Inner Leadership Processes

The third and final area is inner leadership processes. This involves understanding your own behavior and communication style, as well as managing your emotions and self-regulation. You can use leadership inventories to help identify your strengths and weaknesses and develop strategies to improve your leadership skills. Good leaders also know how to manage their own emotions so they can perform at their best, even in high-pressure situations.

The Importance of Valuing and Respecting Your Team

For over 20 years, the Gallup poll has conducted extensive research into what makes a leader and organization great. The poll has highlighted activities that pertain to managers and leaders, such as valuing and respecting their team, appreciating them, and listening to them. These activities may seem obvious, but they are often overlooked or disregarded in many organizations.

As a nurse leader, it’s important to acknowledge that your team members are individuals with unique skills, experiences, and perspectives. They want to know that you care about them and that their contributions are valued. When you show your team members that you value and respect them, you create a positive work environment where they feel motivated to perform their best. And they feel seen.

Valuing and respecting your team members involves more than just saying the right words. Your behavior as a leader must align with your words. You must actively listen to your team members, show empathy, and create opportunities for them to develop and grow. It’s crucial to lead by example, modeling the behavior you expect from your team members.

Knowing Your Triggers

One challenge that leaders may face is a mismatch between their triggers and behaviors. Your triggers are the events or situations that cause you to react emotionally, and your behavior is how you respond to those triggers. As a leader, it’s important to understand your triggers and how they affect your behavior. By recognizing your triggers, you can work to manage your emotions and respond in a way that aligns with your values and goals. Then in turn will also help you with your relationships at work.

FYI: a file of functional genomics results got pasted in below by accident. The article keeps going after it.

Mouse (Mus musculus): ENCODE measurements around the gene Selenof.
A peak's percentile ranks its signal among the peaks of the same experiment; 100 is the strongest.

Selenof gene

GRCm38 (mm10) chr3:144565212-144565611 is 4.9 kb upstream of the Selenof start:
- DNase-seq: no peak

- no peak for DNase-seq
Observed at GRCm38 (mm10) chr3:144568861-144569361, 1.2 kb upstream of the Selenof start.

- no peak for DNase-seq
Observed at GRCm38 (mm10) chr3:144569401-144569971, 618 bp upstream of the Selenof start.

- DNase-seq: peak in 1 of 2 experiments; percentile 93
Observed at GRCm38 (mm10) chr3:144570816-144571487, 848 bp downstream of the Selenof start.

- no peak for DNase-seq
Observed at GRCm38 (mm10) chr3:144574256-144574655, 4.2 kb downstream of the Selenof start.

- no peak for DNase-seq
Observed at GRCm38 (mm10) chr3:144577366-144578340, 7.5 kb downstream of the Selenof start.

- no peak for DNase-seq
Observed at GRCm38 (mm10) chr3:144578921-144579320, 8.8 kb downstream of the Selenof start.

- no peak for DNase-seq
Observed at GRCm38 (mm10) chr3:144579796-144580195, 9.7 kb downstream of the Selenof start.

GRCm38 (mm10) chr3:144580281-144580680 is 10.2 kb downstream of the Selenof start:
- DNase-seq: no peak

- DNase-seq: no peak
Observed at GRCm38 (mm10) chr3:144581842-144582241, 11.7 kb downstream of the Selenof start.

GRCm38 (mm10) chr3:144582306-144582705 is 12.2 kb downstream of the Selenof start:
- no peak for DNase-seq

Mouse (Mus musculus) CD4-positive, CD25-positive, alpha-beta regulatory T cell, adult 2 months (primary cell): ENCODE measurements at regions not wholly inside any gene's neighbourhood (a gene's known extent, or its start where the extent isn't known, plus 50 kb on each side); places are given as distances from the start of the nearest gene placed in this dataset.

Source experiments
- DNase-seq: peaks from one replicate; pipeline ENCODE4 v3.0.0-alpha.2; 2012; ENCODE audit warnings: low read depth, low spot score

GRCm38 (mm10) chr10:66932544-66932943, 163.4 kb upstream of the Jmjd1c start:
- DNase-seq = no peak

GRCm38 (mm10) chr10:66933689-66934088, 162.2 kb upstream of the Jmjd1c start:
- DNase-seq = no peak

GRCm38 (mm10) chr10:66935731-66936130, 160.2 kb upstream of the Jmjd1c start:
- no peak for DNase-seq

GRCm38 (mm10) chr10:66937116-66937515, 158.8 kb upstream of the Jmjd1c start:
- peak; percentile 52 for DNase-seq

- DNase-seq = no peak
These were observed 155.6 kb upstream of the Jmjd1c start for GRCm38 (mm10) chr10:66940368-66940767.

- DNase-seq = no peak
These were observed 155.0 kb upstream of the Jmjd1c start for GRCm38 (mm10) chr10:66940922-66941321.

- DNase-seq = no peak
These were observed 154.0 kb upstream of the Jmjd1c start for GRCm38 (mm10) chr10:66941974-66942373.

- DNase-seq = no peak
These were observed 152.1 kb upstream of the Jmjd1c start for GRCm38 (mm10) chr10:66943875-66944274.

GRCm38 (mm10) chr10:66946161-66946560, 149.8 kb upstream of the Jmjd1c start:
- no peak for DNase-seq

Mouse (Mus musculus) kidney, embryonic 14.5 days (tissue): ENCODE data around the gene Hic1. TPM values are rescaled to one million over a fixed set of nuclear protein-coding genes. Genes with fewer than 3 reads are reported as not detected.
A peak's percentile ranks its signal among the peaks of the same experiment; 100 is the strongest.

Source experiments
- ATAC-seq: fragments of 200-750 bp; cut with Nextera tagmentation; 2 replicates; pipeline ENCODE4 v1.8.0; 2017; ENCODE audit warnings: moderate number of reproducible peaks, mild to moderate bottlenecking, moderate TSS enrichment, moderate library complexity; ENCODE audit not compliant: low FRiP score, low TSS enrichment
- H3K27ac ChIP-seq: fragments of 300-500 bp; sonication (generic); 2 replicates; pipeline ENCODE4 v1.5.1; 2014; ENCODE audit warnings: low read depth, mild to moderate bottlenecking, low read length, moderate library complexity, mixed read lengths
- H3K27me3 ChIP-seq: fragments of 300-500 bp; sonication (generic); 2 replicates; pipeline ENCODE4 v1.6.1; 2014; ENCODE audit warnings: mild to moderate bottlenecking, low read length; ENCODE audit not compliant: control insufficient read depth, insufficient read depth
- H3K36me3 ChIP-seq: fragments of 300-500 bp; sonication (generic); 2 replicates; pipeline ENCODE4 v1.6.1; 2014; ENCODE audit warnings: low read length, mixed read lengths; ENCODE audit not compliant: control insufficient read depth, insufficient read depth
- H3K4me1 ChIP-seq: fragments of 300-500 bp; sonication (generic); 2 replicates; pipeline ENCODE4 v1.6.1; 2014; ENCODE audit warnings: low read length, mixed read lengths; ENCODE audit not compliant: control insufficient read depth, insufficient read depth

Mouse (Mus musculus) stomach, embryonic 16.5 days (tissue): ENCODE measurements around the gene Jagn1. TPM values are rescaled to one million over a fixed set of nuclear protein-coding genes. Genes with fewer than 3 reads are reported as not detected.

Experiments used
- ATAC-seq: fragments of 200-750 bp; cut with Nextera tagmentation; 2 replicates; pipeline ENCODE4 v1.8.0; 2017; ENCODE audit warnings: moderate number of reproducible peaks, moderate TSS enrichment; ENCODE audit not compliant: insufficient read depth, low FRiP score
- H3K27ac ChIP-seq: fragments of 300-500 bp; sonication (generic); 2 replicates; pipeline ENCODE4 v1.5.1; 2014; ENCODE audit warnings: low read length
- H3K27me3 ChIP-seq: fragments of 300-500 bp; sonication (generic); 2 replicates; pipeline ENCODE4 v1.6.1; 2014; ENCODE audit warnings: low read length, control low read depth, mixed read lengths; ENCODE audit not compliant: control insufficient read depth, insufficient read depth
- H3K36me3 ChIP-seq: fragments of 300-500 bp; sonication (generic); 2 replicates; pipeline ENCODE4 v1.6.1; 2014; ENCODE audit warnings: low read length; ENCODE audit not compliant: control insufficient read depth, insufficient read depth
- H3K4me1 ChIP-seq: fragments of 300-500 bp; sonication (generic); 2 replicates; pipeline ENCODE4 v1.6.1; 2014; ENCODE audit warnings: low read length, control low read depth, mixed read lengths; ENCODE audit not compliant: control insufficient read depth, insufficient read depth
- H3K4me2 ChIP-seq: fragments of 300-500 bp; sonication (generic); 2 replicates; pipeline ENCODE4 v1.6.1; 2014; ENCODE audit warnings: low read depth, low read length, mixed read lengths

In recent years, there has been a shift towards a more distributed leadership model, which encourages individuals to develop their own inner leadership. This model values influence and engagement over authority and hierarchy. In healthcare, where hierarchies are deeply ingrained, this shift towards distributed leadership can be particularly challenging.  A simple way to do this is ask their opinion.

This has been a simple explanation of leadership domains. Developing leadership skills can be a complex process, but frameworks such as the LEADS Framework provide a useful structure for learning and development. In my book Transformational Nurse identities, I unpack situational leadership and transformational leaders.

Despite what style you use and skills you have, emotional intelligence is key for a nurse leader. In the next blog/video I will unpack this and talk about the traps that very smart clinical leaders fall into: the knowledge trap.

Now you can ask yourself. How do you deal with power? Do you have a distributed leadership style?

Have you ever had an objective view of your leadership capabilities? The HILCA 360 is a great tool to measure the LEADS framework and gives you a foundation to transform your leadership. Let me know if you want to know how. Send your thoughts through my email